Designing and stabilising peptide-protein interactions

Christensen, Pernille Vosbein (2024) Designing and stabilising peptide-protein interactions. PhD thesis, University of Glasgow.

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Protein-protein interactions are important for both disease treatment and understanding of biological processes. These interactions are often targeted using peptides which mimic larger protein domains. This thesis describes the development of α-helical coiled coil mimics.

A two heptad repeat scaffold coiled coil was made using triazole ligation. The most stable coiled coil was obtained when linking the peptides through an a-position with respect to the coiled coil register. This coiled coil scaffold was used to target two biologically relevant PPIs: The p53:MDM2 interaction and the Vps27 UIM-1:ubiquitin interaction. Designed MDM2-binding coiled coils showed improved structural stability and similar binding affinity when compared to their parent peptides.

The placement of a fluorescent label was found to greatly affect the binding affinity of the UIM-1 peptide to ubiquitin. An N-terminal label significantly increased the binding energy. Experimental alanine scanning of the UIM-1 peptide revealed that the most important hydrophobic residues for the binding interaction are UIM-1 residues Ile7 and Ile11, and that residues Leu6 and Leu13 contribute the least to the overall binding energy. A ‘decoy’ AlphaFold competition assay was able to replicate the ranking of the hydrophobic residues obtained in the experimental alanine scan. This AlphaFold assay was thus able to discriminate between single point mutation binders with small differences in binding energy.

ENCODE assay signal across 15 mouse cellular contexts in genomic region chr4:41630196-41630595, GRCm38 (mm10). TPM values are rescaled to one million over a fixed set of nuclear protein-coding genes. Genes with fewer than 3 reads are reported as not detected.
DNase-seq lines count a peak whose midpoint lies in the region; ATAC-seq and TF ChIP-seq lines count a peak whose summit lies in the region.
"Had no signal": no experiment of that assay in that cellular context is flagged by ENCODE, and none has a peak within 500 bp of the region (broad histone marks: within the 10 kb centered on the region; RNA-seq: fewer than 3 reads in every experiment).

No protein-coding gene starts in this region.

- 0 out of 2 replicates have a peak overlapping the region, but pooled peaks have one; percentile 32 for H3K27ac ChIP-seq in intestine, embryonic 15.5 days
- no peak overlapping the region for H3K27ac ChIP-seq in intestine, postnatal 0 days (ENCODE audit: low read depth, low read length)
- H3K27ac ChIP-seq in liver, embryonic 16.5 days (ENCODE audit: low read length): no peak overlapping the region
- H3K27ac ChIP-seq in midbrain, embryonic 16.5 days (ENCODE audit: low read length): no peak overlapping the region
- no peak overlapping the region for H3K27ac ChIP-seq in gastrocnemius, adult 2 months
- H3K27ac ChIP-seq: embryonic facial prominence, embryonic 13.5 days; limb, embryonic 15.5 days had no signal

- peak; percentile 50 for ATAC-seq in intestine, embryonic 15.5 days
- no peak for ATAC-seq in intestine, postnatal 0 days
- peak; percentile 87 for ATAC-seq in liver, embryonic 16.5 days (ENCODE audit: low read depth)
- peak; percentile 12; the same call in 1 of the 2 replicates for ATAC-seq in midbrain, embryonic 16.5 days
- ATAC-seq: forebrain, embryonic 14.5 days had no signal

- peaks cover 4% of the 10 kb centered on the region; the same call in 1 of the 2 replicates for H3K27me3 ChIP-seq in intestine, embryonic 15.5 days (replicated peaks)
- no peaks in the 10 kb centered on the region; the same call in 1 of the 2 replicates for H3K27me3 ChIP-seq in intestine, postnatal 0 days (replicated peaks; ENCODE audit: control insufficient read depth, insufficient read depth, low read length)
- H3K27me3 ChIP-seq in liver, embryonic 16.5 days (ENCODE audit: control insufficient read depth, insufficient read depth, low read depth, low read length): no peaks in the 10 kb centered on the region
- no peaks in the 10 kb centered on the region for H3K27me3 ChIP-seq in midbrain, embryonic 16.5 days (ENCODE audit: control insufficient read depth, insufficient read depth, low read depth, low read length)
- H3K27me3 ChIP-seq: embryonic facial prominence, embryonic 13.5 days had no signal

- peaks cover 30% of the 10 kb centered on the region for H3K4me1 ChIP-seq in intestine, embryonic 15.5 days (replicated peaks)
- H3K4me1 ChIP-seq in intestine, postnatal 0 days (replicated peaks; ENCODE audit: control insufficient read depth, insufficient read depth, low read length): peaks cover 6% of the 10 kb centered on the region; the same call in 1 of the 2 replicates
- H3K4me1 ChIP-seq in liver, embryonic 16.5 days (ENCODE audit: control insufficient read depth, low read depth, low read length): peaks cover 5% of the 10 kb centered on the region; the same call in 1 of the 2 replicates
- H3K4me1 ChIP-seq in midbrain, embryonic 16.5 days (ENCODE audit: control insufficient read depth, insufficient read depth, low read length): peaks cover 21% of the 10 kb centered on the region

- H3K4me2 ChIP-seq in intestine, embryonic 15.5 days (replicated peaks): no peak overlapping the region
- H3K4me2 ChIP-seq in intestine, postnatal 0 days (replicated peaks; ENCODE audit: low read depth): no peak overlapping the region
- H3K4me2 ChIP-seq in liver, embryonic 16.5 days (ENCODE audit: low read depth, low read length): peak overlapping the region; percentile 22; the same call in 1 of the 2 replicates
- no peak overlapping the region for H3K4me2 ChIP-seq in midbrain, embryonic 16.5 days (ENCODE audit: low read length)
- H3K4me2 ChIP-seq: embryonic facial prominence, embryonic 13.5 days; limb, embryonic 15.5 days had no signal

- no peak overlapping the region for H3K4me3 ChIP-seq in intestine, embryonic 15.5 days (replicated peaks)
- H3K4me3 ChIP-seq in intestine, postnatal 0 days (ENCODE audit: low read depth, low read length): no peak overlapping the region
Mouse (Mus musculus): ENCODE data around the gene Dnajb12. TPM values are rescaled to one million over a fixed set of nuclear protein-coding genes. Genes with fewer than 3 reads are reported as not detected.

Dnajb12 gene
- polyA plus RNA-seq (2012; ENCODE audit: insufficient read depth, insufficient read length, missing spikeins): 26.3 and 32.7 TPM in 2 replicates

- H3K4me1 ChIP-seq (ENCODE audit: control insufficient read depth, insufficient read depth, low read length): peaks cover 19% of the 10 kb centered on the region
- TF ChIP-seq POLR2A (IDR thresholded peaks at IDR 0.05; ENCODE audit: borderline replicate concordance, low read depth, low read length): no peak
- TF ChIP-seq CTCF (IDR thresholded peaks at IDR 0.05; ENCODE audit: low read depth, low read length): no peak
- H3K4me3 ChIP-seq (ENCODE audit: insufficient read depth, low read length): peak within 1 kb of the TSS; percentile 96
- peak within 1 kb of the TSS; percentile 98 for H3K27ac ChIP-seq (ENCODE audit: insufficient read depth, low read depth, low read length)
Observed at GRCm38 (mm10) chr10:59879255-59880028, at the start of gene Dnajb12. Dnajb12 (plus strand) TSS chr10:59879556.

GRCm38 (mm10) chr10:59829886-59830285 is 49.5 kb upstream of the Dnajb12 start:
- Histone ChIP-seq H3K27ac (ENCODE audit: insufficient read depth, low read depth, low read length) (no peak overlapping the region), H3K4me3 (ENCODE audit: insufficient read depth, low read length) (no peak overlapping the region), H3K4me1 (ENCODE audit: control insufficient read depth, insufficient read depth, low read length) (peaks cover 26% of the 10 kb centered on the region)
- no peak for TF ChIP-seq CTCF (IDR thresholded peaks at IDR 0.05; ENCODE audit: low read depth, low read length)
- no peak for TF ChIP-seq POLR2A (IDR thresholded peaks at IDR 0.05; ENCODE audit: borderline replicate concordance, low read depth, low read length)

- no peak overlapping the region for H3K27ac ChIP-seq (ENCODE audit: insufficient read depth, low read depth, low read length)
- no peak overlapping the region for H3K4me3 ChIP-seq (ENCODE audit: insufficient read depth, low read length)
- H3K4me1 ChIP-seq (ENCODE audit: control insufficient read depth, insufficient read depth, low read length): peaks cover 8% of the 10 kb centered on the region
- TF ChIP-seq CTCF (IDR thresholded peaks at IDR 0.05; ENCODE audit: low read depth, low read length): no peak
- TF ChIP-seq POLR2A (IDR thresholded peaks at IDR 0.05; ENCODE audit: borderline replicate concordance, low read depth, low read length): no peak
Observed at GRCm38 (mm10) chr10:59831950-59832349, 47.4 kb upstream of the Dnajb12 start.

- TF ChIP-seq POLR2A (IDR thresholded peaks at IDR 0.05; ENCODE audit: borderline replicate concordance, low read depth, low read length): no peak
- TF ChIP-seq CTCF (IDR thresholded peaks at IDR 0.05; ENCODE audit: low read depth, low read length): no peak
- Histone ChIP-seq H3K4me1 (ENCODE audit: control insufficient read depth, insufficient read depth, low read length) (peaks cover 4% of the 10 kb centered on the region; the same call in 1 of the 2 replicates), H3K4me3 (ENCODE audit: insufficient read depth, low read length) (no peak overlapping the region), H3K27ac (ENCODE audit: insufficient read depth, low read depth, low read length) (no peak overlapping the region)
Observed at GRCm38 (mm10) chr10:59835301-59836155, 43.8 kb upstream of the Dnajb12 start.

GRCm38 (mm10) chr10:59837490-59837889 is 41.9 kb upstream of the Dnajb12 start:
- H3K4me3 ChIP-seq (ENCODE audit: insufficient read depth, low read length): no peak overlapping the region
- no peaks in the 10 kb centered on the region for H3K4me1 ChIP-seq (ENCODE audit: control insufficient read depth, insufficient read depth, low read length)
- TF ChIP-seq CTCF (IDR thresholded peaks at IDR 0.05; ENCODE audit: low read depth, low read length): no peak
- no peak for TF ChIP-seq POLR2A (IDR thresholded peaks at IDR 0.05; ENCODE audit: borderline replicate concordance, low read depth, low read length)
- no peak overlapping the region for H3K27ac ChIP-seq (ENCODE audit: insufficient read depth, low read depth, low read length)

It was possible to add binding residues from UIM-1 onto the scaffold coiled coil, designing a novel ubiquitin-binding coiled coil with improved binding affinity compared to the native UIM-1 peptide. A crystal structure of the ubiquitin-binding coiled coil showed that this peptide successfully mimicked the native UIM-1: ubiquitin interaction.

Item Type: Thesis (PhD)
Qualification Level: Doctoral
Subjects: Q Science > QD Chemistry
Colleges/Schools: College of Science and Engineering > School of Chemistry
Supervisor's Name: Thomson, Dr. Andrew R.
Date of Award: 2024
Depositing User: Theses Team
Unique ID: glathesis:2024-84342
Copyright: Copyright of this thesis is held by the author.
Date Deposited: 05 Jun 2024 10:35
Last Modified: 05 Jun 2024 10:38
Thesis DOI: 10.5525/gla.thesis.84342

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